Man dressed as Ancient Roman Senator bathes in Trevi fountain
ROME – A man who threw himself into the Trevi Fountain Monday dressed as a senator from Ancient Rome, wanted to capture the attention of Matteo Salvini, police sources said.
The 38-year-old Italian citizen entered the waters of the world famous Baroque masterpiece at around 7 pm, shouting he wanted to stage a demonstration in favour of Campanian retailers, victims of the Camorra, and asked to speak with Interior Minister Matteo Salvini.
Traffic police, accustomed to frequent acts of disrespect towards Rome’s monuments, noticed the man bathing in the fountain entered and escorted him out before hitting him with a fine of 450 euros and one of 100 euros, linked to Daspo – a temporary ban from the area. These fines are in line with new urban police regulations, meaning tourists caught in the water of a fountain face 450-euro fines and well expulsion from the city for 48 hours.
On Saturday, uncontrollable tourist numbers at the Trevi Fountain forced traffic police to close the monument, disappointing visitors who had to be content with snapping photos and tossing coins from a distance.
Access to the historic landmark was prohibited between the hours of 4 – 6 pm, as police cordoned off the staircase with yellow tape, leaving tourists to form a queue to toss their coins into the fountain from street level. Coins that missed their target were gathered and re-thrown by the police.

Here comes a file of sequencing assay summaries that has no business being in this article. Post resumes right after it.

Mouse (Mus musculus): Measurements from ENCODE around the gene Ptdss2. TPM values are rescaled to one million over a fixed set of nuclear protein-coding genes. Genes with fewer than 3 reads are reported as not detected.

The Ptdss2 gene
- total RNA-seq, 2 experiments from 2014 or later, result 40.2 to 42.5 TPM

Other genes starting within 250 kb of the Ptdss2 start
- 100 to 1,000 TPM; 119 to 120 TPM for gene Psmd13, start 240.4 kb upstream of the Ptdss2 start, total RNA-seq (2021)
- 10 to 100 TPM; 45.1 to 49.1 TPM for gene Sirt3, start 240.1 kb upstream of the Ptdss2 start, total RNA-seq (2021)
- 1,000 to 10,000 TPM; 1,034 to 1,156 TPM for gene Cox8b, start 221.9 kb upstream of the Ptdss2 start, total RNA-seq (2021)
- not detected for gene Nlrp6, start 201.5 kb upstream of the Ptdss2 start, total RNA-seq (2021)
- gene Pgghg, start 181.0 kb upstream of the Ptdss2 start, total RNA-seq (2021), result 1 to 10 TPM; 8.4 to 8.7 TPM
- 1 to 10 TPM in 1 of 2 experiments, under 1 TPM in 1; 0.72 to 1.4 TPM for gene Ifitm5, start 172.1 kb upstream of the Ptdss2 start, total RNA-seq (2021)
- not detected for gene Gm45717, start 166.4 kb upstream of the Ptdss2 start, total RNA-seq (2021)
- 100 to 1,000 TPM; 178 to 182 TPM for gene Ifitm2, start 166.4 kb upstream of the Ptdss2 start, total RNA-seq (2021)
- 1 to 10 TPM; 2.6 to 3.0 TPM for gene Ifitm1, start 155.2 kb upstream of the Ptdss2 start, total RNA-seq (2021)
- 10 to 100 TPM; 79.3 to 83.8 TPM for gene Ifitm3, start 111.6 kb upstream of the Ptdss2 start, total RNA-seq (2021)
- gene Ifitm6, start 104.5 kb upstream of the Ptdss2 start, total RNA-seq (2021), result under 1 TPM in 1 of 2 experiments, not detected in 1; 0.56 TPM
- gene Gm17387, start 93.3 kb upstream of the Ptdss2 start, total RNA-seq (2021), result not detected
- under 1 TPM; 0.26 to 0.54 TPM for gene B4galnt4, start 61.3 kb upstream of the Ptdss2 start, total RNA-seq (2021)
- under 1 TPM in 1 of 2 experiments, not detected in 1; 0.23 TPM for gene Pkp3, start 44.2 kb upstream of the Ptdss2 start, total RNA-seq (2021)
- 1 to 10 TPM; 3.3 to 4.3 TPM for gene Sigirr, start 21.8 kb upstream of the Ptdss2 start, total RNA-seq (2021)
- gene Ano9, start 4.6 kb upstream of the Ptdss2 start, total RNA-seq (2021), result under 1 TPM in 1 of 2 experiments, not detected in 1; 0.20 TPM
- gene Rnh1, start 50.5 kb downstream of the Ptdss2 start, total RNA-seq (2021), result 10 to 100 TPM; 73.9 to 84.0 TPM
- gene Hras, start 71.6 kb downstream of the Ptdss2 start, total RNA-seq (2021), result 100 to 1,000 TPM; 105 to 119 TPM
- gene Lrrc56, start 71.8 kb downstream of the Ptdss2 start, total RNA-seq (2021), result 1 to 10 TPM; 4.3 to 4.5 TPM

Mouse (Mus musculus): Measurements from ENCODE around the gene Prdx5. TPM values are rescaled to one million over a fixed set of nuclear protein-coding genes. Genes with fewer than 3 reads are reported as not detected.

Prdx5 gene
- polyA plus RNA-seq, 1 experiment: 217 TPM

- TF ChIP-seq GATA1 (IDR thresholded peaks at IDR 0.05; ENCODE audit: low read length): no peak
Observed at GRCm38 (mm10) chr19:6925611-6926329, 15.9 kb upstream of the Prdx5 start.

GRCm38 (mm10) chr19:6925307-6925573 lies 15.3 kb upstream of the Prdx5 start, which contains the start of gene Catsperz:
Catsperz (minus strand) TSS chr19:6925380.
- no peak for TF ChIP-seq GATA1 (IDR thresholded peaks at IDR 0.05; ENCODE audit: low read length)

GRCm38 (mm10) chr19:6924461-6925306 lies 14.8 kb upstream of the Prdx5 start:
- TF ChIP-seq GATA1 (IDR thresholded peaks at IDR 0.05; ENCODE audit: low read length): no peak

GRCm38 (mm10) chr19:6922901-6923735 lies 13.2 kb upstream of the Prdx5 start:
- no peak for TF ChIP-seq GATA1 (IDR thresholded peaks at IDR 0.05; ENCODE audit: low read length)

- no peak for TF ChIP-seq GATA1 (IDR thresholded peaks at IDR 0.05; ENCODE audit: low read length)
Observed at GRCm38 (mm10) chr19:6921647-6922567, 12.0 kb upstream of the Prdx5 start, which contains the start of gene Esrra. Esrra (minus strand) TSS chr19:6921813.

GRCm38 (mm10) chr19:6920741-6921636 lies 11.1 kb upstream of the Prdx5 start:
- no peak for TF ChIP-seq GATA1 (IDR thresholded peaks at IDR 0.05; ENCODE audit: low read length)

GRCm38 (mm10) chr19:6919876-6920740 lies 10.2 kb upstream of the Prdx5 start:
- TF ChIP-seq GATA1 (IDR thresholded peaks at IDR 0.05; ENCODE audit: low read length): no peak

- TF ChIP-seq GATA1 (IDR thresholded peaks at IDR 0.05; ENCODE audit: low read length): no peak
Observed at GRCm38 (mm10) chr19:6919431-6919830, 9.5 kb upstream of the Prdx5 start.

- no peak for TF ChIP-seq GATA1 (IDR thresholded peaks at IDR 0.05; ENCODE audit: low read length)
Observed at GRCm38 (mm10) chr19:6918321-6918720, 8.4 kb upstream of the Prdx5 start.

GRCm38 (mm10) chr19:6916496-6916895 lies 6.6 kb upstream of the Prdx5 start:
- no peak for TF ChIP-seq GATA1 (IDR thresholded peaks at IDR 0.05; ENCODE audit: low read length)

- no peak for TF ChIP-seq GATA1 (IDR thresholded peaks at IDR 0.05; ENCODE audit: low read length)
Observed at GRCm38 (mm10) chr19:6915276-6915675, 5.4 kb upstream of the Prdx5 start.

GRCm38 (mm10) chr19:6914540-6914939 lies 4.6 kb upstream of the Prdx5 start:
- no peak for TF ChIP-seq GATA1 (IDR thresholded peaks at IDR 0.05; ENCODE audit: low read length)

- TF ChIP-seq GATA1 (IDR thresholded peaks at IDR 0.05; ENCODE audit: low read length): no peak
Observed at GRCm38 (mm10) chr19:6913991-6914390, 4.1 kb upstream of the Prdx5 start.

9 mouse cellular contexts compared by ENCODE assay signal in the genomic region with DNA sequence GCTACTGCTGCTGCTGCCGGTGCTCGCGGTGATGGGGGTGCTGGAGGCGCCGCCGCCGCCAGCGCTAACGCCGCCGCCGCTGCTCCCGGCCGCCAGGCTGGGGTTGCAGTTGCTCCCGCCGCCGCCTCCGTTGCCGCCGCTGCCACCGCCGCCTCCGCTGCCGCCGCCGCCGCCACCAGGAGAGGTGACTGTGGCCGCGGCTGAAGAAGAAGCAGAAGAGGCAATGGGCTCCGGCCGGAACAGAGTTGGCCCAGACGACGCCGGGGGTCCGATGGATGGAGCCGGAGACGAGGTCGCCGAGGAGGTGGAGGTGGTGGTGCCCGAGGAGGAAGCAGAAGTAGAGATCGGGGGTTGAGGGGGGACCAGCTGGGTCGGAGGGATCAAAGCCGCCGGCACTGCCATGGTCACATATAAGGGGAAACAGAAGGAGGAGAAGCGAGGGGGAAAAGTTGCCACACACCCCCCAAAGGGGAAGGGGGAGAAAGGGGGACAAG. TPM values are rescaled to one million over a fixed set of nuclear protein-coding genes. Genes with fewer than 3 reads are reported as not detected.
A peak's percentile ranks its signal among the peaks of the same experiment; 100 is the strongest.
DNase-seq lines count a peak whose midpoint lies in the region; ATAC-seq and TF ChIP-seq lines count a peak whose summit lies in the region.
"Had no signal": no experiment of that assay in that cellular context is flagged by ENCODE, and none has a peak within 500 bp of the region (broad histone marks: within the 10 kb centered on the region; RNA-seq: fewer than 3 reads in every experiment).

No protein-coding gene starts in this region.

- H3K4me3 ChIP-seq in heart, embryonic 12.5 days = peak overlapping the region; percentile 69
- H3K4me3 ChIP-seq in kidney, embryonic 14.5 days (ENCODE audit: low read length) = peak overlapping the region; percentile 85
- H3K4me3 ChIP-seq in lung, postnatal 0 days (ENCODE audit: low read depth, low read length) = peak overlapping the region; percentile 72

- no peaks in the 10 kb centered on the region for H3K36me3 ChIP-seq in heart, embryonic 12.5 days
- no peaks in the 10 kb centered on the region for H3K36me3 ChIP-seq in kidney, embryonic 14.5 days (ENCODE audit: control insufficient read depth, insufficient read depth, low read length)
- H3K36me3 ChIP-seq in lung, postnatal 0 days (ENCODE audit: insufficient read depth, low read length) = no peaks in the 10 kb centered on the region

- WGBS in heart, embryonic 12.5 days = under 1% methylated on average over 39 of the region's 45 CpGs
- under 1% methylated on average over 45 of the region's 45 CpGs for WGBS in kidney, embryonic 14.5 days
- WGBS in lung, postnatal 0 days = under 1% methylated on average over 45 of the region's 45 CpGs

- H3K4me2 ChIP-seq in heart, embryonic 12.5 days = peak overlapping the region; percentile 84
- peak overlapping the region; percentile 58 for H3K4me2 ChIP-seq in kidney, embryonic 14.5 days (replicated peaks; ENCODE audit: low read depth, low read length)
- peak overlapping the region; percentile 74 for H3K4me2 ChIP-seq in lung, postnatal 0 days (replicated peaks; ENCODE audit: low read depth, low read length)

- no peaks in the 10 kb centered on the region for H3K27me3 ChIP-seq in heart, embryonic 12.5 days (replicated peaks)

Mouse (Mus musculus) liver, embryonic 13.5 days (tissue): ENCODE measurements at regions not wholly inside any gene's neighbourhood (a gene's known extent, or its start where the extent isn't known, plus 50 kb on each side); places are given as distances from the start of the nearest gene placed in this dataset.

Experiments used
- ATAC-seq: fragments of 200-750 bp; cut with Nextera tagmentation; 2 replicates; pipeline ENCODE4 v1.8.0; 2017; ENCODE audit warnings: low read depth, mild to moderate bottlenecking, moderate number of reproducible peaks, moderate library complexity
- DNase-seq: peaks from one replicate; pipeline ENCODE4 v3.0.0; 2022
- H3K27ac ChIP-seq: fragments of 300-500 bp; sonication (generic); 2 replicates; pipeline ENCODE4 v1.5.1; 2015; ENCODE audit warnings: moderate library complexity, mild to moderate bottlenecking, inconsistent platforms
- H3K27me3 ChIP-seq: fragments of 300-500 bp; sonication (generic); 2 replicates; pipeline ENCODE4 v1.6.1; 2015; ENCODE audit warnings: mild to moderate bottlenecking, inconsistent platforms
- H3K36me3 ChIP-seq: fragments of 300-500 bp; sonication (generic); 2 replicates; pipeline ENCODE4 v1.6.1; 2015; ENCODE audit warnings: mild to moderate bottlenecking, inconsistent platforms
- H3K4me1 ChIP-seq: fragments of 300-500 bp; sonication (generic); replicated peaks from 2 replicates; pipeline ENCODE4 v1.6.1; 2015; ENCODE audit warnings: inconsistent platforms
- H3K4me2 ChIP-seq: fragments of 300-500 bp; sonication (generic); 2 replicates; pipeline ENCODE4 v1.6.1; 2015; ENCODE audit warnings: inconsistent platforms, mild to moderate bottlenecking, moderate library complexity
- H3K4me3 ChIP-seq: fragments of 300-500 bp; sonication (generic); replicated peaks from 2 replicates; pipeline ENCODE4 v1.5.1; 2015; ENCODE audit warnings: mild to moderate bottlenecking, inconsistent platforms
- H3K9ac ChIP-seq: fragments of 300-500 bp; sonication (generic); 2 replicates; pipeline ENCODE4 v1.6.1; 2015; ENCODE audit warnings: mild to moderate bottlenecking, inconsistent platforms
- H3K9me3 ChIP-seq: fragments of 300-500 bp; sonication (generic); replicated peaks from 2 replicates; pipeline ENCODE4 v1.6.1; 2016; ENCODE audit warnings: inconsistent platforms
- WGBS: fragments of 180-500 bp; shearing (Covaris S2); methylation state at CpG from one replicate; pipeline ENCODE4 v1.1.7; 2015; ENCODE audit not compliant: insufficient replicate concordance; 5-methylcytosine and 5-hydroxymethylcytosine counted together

It was the same procedure for photographs. Disappointed visitors were asked to maintain order around the perimeter of architect Nicola Salvi’s monument – “We’re visiting from England, we did not expect to find it closed,” partners Robert and Dana said. “We will try again tomorrow, after coming all this way we don’t want to give up on a photo to frame.”
The area remained locked down for more than two hours – “Until the crowd starts to leave, we cannot remove the yellow ribbons,” police said. “We must guarantee respect for the rules and ensure safety measures. Sitting is no longer allowed, therefore there is less space and a high risk of confusion.”
New regulations in Rome prohibit people from ‘sitting, lying down or climbing for any reason, or behaving in any other way that’s not compatible with their natural use,” the rule reads. “All prohibitions apply to every part of the historic fountain including any stairs or stairways.”
“Rome is, and always will be, welcoming, but that does not mean tolerating bad behaviour and damage being done to our city," Mayor of Rome Virginia Raggi said.
Other rules being enforced are: a ban on “messy” eating near monuments; dragging suitcases up or down historic staircases; wrapping your mouth around the metal spout on water fountains; pub crawls; singing on public transport; and attaching love padlocks to bridges.